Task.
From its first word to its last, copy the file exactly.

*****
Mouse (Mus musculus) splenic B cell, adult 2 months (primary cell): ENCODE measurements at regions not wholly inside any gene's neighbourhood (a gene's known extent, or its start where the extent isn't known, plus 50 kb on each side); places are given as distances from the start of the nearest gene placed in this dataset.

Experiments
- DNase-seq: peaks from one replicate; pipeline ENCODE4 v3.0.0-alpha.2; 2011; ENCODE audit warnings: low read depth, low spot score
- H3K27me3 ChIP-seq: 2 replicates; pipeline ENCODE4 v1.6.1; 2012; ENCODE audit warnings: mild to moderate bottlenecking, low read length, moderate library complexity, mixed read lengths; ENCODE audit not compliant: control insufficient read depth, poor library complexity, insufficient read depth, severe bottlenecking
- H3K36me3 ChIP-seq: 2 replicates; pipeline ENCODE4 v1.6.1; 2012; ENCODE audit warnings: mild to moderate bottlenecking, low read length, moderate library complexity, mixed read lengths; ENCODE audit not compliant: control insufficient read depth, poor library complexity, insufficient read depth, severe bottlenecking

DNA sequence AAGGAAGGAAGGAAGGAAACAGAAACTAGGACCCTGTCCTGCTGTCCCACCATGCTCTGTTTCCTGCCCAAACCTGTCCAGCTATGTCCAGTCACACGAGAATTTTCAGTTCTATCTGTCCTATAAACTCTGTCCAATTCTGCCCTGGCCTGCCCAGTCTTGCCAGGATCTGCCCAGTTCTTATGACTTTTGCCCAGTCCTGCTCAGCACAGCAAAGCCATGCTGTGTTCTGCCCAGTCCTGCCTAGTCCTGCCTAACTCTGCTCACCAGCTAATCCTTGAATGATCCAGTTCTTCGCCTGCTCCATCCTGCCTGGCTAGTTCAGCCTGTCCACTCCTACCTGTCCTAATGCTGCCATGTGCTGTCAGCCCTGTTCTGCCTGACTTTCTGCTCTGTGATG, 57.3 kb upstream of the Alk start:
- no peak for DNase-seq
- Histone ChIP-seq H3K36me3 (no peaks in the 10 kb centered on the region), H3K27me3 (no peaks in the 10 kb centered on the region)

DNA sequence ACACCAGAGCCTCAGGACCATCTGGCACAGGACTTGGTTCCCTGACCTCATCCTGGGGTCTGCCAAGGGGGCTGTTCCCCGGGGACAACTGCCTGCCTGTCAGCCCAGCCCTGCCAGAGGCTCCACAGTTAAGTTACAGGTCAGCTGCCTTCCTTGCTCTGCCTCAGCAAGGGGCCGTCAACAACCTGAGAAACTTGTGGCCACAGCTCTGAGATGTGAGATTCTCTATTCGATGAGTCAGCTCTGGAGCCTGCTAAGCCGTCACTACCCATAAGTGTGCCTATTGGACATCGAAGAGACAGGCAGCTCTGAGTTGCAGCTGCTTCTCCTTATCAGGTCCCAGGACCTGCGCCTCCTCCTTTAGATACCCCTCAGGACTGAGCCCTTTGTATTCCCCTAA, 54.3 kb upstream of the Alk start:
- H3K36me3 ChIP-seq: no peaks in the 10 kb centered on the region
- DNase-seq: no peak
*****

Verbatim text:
Mouse (Mus musculus) splenic B cell, adult 2 months (primary cell): ENCODE measurements at regions not wholly inside any gene's neighbourhood (a gene's known extent, or its start where the extent isn't known, plus 50 kb on each side); places are given as distances from the start of the nearest gene placed in this dataset.

Experiments
- DNase-seq: peaks from one replicate; pipeline ENCODE4 v3.0.0-alpha.2; 2011; ENCODE audit warnings: low read depth, low spot score
- H3K27me3 ChIP-seq: 2 replicates; pipeline ENCODE4 v1.6.1; 2012; ENCODE audit warnings: mild to moderate bottlenecking, low read length, moderate library complexity, mixed read lengths; ENCODE audit not compliant: control insufficient read depth, poor library complexity, insufficient read depth, severe bottlenecking
- H3K36me3 ChIP-seq: 2 replicates; pipeline ENCODE4 v1.6.1; 2012; ENCODE audit warnings: mild to moderate bottlenecking, low read length, moderate library complexity, mixed read lengths; ENCODE audit not compliant: control insufficient read depth, poor library complexity, insufficient read depth, severe bottlenecking

DNA sequence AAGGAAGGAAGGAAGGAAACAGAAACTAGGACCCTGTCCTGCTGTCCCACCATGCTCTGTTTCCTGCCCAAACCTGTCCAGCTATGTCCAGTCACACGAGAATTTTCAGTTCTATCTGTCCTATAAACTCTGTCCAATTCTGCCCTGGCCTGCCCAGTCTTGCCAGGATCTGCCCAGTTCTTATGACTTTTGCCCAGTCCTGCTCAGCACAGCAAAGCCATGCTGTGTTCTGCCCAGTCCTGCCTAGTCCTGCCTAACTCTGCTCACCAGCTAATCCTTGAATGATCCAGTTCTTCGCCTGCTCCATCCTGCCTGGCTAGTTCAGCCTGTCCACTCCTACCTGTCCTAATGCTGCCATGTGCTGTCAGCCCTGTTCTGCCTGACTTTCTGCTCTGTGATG, 57.3 kb upstream of the Alk start:
- no peak for DNase-seq
- Histone ChIP-seq H3K36me3 (no peaks in the 10 kb centered on the region), H3K27me3 (no peaks in the 10 kb centered on the region)

DNA sequence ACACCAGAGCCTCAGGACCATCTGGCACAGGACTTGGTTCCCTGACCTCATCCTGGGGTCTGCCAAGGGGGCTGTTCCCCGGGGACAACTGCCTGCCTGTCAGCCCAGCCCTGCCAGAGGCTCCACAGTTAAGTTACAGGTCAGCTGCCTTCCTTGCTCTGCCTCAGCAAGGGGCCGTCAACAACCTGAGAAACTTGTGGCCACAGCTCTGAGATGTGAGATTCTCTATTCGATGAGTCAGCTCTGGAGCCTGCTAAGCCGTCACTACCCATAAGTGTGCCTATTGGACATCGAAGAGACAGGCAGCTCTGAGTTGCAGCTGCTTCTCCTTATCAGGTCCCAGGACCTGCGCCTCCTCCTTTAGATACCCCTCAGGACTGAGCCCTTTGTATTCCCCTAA, 54.3 kb upstream of the Alk start:
- H3K36me3 ChIP-seq: no peaks in the 10 kb centered on the region
- DNase-seq: no peak